How You Can Start and Operate a Soup Kitchen

Mission Possible: How You Can Start and Operate a Soup Kitchen

Opinion: Finding a better way to evaluate nonprofits' effectiveness

There are an astonishing 1.1 million charities in America, and this number does not include approximately 380,000 religious organizations that are public charities not required to register with the IRS. With that many charities, it’s not surprising that nonprofits account for approximately 10 percent of the economic lifeblood of the U.S.

According to a 2012 report by the Center for Civil Society Studies at John Hopkins University, nonprofit employment represented 10.1 percent of total employment in the country in 2010. With 10.7 million employees, the nonprofit workforce is the third-largest of all U.S. industries, behind retail trade and manufacturing. In Mercer County, nine of the top 25 private employers are nonprofits.

The services nonprofits provide are incredibly diverse; they anchor and support every aspect of our lives. The nonprofit sector is growing by 50,000 distinct, registered charities each year. Last year, the government gave $500 billion to charities and individuals, while corporations and foundations gave another $300 billion. This past year, charities took in more than $1.5 trillion. From those to whom much is given, much should be expected.

Nationwide, there are thousands of highly effective nonprofits. In Mercer County, many exemplary nonprofits are treating clients with dignity and love and making a difference in their lives. The problem is that it’s often difficult to distinguish the good charities from the bad ones without doing due diligence — which would include: reviewing the charity’s evaluation on various charity rating sites, visiting the charity, talking to individuals served by the charity, and speaking with experts in the area in which the charity operates to ascertain whether the charity is effectively carrying out its mission through its programming, which can range from addressing emergency circumstances to improving the quality of life to bringing about behavioral changes.

There is no easy way to ferret out which charities are doing an exemplary job and which are not. Tens of thousands of people are employed to evaluate the performance of mutual funds, and we can easily get tons of performance data on our favorite football, baseball and hockey teams and even on horses, but very little comparative data are available on America’s nonprofits. And what is available isn’t always what it appears. For example, a recent story in The Chronicle of Philanthropy pointed out that the highly regarded charity rating entity Charity Navigator had “allowed charities to count some money they spend on activities that involved fundraising ... as program costs on their financial statements of Form 990 filings.” While this is by no means a sin, it does point out the difficulty in relying simply on data.

At the core of the difficulty in identifying effective charities are the almost nonexistent threshold requirements to secure a tax-exempt nonprofit designation by the IRS. Anybody can apply to the IRS to become a tax-exempt 501(c)(3) nonprofit. All you need to do is file an Article of Incorporation, complete a very simple questionnaire and pay a one-time fee.

At present, 99.5 percent of all applications are approved, and the number of entities that lose their tax-exempt status is infinitesimally small. There is no requirement that the applicant establish that there exists a need for the service it wants to provide. There is no seed funding requirement, and no business and fund-raising plan is required. Neither is it required that founders have any specific expertise, education or training in the area in which the charity will operate. And the founders make no commitment to periodically objectively evaluate their services and make the findings publicly accessible.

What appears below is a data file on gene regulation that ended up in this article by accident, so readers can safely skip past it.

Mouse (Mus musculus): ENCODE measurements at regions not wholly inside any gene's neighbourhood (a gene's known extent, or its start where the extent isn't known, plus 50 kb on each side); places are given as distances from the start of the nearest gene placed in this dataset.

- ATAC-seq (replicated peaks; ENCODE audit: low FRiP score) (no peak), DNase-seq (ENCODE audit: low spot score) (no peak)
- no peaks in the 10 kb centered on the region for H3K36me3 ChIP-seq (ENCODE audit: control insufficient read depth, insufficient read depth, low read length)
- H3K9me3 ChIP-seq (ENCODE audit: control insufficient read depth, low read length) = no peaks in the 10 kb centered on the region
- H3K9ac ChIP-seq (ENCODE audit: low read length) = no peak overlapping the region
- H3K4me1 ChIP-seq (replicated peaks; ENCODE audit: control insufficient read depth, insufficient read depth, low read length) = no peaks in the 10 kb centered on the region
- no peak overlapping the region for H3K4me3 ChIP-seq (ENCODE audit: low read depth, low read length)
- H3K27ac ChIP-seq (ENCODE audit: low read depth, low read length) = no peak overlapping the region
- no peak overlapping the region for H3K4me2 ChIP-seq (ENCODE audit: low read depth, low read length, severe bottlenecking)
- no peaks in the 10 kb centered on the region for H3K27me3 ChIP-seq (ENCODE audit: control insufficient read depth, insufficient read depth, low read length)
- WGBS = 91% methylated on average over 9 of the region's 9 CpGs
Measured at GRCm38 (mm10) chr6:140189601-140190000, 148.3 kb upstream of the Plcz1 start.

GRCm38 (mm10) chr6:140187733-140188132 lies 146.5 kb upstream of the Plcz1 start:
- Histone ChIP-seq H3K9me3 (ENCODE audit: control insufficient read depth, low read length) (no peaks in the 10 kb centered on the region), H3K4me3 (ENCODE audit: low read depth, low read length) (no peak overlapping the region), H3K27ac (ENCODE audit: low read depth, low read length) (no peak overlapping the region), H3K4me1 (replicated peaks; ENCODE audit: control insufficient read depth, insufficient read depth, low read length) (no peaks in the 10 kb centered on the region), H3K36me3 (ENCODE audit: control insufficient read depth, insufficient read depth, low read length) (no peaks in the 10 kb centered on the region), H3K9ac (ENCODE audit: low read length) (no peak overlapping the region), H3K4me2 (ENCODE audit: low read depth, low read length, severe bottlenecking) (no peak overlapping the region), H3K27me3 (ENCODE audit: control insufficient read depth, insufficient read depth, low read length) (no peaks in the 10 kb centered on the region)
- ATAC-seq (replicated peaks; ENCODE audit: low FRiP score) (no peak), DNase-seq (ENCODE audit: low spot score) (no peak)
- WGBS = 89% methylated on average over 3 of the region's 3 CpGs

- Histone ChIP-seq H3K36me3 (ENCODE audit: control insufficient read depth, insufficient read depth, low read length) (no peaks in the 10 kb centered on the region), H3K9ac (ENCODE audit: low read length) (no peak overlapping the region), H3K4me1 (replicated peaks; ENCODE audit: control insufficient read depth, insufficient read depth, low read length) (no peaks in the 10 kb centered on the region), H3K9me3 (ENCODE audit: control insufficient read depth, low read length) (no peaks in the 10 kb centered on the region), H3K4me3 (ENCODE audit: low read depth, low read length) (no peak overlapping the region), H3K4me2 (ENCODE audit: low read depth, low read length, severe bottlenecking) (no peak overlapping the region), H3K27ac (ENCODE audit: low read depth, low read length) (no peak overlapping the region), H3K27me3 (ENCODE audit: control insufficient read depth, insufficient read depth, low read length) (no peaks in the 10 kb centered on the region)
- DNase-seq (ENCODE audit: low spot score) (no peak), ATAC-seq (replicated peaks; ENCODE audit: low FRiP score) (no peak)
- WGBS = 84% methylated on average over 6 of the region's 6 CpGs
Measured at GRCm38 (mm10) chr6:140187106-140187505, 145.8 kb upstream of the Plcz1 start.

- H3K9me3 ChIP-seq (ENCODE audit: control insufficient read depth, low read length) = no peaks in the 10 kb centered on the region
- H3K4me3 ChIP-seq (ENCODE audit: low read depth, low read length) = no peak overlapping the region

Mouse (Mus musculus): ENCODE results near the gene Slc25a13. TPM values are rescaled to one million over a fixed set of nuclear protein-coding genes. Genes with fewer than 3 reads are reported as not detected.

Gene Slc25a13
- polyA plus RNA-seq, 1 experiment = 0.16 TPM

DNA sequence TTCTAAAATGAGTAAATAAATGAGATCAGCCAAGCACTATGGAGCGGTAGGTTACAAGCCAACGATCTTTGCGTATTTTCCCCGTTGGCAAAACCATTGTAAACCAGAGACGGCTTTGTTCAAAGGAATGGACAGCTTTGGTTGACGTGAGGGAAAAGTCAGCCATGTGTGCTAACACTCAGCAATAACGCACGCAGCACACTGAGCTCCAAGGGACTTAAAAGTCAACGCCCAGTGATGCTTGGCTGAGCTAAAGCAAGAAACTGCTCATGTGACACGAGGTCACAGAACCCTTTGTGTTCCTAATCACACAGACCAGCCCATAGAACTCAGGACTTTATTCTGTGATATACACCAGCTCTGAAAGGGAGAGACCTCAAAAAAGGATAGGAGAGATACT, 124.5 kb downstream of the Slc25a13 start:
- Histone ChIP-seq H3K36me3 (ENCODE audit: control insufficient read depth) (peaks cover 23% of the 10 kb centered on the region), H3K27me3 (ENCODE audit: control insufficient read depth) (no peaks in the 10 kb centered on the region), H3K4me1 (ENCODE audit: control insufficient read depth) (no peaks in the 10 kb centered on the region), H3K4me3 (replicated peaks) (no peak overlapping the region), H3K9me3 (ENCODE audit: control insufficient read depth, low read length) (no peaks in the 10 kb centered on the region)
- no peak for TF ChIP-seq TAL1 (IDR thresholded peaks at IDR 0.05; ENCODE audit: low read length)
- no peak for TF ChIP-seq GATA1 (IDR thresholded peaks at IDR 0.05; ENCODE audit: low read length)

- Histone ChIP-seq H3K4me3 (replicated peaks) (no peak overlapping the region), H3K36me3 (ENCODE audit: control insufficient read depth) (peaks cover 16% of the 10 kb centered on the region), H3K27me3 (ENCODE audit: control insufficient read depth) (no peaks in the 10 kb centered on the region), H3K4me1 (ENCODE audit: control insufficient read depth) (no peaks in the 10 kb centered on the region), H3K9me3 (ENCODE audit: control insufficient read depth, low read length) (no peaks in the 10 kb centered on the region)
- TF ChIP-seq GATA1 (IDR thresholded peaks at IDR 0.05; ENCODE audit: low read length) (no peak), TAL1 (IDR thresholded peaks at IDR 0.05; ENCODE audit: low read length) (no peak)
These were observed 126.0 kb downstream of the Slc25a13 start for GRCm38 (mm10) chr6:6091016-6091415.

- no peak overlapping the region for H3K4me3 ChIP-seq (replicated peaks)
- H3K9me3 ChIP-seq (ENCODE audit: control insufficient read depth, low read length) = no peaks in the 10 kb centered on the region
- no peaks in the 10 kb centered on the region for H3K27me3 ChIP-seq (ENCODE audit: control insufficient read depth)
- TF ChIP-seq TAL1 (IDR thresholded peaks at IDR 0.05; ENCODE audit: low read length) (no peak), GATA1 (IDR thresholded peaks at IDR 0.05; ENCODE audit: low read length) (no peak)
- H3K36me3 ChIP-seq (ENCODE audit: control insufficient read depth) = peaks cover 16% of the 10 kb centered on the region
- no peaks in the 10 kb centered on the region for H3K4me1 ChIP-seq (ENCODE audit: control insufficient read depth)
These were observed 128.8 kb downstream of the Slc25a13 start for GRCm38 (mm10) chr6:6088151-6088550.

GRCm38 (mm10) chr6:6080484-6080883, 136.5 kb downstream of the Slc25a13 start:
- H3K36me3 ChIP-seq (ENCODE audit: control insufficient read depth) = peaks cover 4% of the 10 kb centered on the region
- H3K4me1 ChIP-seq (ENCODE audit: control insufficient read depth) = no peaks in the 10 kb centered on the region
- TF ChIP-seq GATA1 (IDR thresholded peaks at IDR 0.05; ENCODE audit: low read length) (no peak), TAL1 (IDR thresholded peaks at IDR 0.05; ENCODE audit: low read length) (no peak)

Further, there is no annual or periodic review of any kind to see whether an entity granted tax-exempt status is an effective charity. Once an entity receives its 501(c)(3) designation, absent a verifiable evidence of outright fraud or misrepresentation, it will be around forever.

There is a movement afoot to more objectively evaluate the ongoing effectiveness of nonprofits. A new charity evaluation organization,, is addressing the specific question of whether a charity is effectively solving the social problem it has targeted. According to Ken Stern, in his book “With Charity for All: Why Charities Are Failing and a Better Way to Give,” GiveWell is “an organization dedicated to identifying demonstrably effective charities where donor money could be put to good use. Their approach (is based on) in-depth, research-driven evaluations supported by facts and data, not formulas and marketing brochures.” Unfortunately, GiveWell, with its small staff, has been able to evaluate only 400 charities over the last three years.

I believe the majority of America’s nonprofits do good work, but that may not be enough in the future.

As the nascent movement to better evaluate nonprofits grows, an increasing number of nonprofits will not be able to demonstrate on the basis of quantifiable data that they are producing measurable outcomes.

In many cases, this will be because of its lack of effectiveness; in others, it will be because of a lack of staff and resources to undertake the requisite program evaluation.

Foundations, corporations and government should consider earmarking funds for program evaluation to ensure that effective programs are not ended because a nonprofit lacks the resources to gather data and assess its programs’ success.